7. Go to a place like Hobby Lobby or Michaels and learn about Swarovski crystals and/or gems that can be applied with E-6000 glue or a hot gun. This has become a popular hobby activity. Teens use the gems and crystals on belts, purses, etc. Performers can use them to turn normal clothes into show clothes.
8. Remember that just because it looks good on someone else, it will not necessarily look good on you. Dress for who you are. What looks good on a tall slim person may not look good on a short heavy person. Different complexions respond differently to various colors. For example: gold is a color that looks terrible on some people and great on others. Yellow is another color that works for some, but not others. Green is an especially difficult color. It can look terrific or terrible on various people.
9. Dress for the audience. Differing audiences mandate a differing appearance. What works for a children’s show, may not be appropriate for an award banquet on the corporate level. What appeals to teens may not appeal to senior adults. To save money, you may want to find one costume that works for all shows, but it is highly unlikely that you can successfully do such a thing. To be an effective performer you are going to need several different looks.
10. Physical activity allows for latitude in a costuming choice. If you are dancing, escaping, flying through the air, or jumping from boxes the audience will understand and accept the fact that your costume is somewhat casual. It may not make sense to be strapped to the Table Of Death while wearing a tuxedo, but it also does not make sense to be wearing faded jeans and a T-shirt while doing stand up magic as you stand in front of a gorgeous red velvet curtain lined with gold fringe in a theater decorated with gold accents. It comes back to the matter of understanding that audiences and circumstance must guide costuming choices.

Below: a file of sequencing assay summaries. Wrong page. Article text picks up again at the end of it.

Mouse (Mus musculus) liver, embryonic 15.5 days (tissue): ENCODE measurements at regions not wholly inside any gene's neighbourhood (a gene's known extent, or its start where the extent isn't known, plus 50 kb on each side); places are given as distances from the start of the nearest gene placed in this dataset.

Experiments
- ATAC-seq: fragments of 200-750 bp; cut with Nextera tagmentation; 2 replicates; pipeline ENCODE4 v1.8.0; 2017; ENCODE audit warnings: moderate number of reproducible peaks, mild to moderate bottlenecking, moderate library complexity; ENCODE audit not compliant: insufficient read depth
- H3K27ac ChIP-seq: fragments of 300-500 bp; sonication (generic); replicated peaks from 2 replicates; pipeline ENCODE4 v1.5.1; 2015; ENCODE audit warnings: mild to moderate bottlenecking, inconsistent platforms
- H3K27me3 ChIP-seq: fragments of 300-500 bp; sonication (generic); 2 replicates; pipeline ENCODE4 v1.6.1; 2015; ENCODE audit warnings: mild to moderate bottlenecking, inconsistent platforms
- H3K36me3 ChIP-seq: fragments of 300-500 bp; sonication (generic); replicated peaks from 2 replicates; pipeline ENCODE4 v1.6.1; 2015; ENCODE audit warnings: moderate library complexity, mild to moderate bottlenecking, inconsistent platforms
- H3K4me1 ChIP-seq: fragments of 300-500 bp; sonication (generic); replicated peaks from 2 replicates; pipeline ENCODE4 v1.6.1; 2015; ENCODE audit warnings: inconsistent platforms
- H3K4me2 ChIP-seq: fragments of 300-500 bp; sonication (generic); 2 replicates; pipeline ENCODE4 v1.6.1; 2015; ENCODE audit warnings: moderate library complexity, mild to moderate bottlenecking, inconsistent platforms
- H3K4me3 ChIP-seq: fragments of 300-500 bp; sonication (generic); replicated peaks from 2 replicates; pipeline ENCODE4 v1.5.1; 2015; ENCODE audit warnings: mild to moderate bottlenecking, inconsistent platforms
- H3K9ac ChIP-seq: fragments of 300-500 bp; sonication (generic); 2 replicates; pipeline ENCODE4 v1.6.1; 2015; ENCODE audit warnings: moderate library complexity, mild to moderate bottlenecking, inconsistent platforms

11. Normally it is best to stick with primary and solid colors. Patterns and designs rarely look good on stage. Pastels and secondary colors are almost never as impressive as standard choices such as red, blue, black, and white. It is possible to find something in an off-color or unusual design that works, but be careful about it.
12. There are professional costumers who will custom design garments, but the cost will be high and, in the end, you may not be happy with their work. Before you try that route, find a friend or someone in your local community who enjoys sewing projects. Pick out a garment that you know fits you well and let the person who sews tailor and embellish it. This is the easiest and most affordable way to get a costume that is just right for you.